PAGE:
L'anarchiste | Music | Salt Lake City | Salt Lake City Weekly
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SLC indie-folk group explores the nature of relationships on Giant



Combining an ambitious work ethic with a sophisticated sound that involves deft arrangements of different layers of ambient sound, L'anarchiste has been infiltrating the more intimate venues around Salt Lake City and Provo.

With the July release of Giant, the band's first full-length album, lead vocalist and principal songwriter Rob LeCheminant pushed himself to his creative limits. The end result is an album that merges the organic sounds of acoustic instruments with the surgical precision of electronic synthesizers, carrying the listener along in a stream of sonic consciousness. "My favorite thing to do with writing is to see where the process takes me. It's helped me branch out, sound-wise. I've expanded my arsenal of tools with this album," LeCheminant says.

Logistically, Giant came together over a few years. In his spare time between working and attending the University of Utah, LeCheminant recorded segments of each song, then sent the material to his bandmates and implemented their feedback, and engaged the services of producer Nate Pyfer (Kaskade, Fictionist). The band took to Kickstarter to fund Giant, fielding cover song requests (like TV on the Radio's "Wolf Like Me") from backers and posting them on YouTube. Once they met their funding goal, L'anarchiste and Pyfer recorded Giant at various recording studios, ranging from Sleepy Gaucho Studios in Salt Lake City to June Audio Recording Studios in Provo. Since the album's release, LeCheminant and bandmate Alex Gilvarry have appeared on NPR, and Giant has been reviewed by national publications such as the Wall Street Journal.

Where L'anarchiste's earlier music has more heavily relied on a somber exploration of acoustic instruments, Giant experiments with synth overtones, which create a captivating sonic contrast. "I was slowly moving toward synth anyway," LeCheminant says. "I really like the combination of acoustic instruments and [electronic] instruments. That balance is inevitably hard to do, so it was kind of a challenge for myself." It's a balance that strikes an aural sweet spot in which seemingly dissonant instruments unfold together, creating musical portraits that encourage the listener to delve into their thoughtfully applied brushstrokes.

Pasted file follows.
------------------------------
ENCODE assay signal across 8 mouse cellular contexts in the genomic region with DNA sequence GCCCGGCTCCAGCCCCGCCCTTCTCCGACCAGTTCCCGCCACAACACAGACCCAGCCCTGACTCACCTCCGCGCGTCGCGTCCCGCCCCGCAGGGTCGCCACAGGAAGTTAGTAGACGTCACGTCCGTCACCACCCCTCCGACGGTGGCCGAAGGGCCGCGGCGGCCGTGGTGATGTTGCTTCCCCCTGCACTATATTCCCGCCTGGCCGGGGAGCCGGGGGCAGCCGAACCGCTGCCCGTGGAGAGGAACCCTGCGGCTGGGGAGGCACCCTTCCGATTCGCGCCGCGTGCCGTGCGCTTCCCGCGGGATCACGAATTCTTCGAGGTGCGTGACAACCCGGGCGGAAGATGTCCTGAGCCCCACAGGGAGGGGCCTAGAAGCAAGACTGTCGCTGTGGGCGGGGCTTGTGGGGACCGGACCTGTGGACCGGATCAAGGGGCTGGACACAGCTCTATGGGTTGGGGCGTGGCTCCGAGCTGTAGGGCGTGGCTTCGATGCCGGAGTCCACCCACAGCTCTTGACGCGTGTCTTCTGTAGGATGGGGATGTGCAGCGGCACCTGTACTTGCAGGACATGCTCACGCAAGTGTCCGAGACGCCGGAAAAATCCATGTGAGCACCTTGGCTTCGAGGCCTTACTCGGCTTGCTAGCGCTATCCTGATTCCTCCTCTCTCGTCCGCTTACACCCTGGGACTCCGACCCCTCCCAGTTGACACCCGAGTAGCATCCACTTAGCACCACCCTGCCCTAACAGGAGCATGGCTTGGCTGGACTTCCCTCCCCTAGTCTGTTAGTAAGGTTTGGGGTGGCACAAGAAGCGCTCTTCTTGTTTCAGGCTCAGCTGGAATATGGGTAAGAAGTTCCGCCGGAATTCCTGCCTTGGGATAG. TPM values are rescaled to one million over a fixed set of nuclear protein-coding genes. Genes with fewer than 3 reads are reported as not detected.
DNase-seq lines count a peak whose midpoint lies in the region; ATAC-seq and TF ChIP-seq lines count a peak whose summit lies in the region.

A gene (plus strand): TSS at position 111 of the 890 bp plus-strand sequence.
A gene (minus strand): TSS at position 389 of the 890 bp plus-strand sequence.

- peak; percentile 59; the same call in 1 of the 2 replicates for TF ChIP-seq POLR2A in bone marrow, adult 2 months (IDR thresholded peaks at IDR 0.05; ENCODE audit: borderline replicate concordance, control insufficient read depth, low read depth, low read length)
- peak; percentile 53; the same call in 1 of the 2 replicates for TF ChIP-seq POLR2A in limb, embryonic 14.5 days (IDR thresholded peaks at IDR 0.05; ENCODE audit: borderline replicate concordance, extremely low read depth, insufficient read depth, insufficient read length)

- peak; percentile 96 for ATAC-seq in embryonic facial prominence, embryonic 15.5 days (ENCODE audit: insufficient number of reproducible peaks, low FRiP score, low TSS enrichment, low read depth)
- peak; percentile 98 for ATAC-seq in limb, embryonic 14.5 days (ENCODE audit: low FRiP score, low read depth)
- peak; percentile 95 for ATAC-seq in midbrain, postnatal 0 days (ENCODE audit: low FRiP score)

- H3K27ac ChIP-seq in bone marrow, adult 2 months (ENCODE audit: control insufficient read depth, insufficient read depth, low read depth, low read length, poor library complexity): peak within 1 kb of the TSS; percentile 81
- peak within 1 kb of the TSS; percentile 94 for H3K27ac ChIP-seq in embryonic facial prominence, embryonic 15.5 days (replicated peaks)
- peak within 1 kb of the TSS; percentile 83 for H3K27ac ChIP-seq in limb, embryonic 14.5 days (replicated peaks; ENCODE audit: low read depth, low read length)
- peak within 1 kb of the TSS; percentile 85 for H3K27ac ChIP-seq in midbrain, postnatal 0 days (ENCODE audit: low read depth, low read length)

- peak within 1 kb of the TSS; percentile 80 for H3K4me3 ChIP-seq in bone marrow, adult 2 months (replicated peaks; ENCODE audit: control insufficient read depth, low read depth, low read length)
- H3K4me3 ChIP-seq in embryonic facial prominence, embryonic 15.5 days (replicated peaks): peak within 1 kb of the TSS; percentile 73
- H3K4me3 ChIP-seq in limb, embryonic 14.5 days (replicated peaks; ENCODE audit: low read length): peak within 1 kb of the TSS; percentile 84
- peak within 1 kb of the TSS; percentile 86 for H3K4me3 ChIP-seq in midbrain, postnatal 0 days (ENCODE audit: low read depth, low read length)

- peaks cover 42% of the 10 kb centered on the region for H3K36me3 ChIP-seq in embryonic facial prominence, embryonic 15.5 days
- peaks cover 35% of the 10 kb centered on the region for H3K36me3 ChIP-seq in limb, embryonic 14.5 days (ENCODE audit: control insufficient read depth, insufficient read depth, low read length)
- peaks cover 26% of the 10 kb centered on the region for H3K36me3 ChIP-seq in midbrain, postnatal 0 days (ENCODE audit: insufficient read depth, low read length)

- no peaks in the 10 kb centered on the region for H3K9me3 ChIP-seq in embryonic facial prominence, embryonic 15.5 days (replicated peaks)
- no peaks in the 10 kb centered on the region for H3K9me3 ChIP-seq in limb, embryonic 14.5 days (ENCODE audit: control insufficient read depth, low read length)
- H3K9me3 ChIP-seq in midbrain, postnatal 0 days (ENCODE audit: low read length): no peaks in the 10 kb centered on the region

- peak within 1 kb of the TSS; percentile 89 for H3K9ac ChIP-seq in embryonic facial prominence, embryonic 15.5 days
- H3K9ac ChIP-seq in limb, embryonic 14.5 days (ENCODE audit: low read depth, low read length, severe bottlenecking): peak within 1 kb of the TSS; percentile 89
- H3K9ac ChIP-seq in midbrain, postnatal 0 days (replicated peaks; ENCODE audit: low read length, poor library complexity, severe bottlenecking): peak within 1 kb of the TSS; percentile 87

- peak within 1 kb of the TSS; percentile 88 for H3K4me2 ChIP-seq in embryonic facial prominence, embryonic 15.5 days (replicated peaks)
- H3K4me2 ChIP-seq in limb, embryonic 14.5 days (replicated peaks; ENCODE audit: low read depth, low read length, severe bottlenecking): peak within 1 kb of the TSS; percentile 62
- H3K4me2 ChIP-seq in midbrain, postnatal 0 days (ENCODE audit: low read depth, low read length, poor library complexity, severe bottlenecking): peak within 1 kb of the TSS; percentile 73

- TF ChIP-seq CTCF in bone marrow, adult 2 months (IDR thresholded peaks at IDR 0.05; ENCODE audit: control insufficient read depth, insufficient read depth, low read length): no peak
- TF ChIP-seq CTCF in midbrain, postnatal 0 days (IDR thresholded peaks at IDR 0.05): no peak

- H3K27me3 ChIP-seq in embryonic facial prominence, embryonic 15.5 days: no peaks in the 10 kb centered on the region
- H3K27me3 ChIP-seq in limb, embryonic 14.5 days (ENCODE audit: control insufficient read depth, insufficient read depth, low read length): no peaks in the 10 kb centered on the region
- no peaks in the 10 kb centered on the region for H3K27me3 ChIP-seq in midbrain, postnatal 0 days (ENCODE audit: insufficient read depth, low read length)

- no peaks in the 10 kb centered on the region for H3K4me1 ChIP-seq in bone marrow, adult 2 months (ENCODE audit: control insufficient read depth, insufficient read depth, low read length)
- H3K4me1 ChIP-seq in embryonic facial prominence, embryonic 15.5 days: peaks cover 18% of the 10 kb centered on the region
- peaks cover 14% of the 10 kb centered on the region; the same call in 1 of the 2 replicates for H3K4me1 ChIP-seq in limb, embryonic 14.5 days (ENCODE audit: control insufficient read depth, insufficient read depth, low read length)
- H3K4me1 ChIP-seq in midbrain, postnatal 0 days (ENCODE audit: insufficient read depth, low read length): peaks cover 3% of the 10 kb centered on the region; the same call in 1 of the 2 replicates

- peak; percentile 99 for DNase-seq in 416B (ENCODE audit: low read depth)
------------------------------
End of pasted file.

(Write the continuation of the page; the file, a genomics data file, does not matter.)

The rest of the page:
Achieving this balance has inspired a sort of romanticism that Rob LeCheminant can't hide when discussing the creation of Giant. Most of the songs originated during his time working at This is the Place Heritage Park during the off-season. "I'd just take my banjo up and sit on a hammock under the trees and hear whatever came to me. Being outside just kind of does that for me," LeCheminant says.

Giant is composed of songs that, like the sound of wind rustling through tree branches, mesmerize the listener. "I always fall back on nature imagery as a way to explain emotions," LeCheminant says. Artistically, LeCheminant is most comfortable when he approaches his songwriting and musical composition from a progressive standpoint, enjoying those moments in which a song takes a direction different from his original intention.

Emotions—particularly those that are involved with human relationships—are at the core of the album. "I want to leave specifics up to the listener," LeCheminant says, "But I pulled ideas from different relationships that I've had. Relationships with nature, family or with significant others and ex-significant others. It's the push and pull between me and other things."

Now that L'anarchiste has released Giant, the next step is to organize a national tour. "We're working on a tour schedule that starts in California and we'll branch out from there. We're trying to get the album out in other states," LeCheminant says.

L'anarchiste has successfully established itself as a staple of Utah's local music scene by taking home City Weekly's Band of the Year Award in 2013, as well as snagging one of Daytrotter's top recording sessions of the same year. As the band begins to garner national attention, it will be interesting to see what's next for LeCheminant and his band of alt-folk troubadours.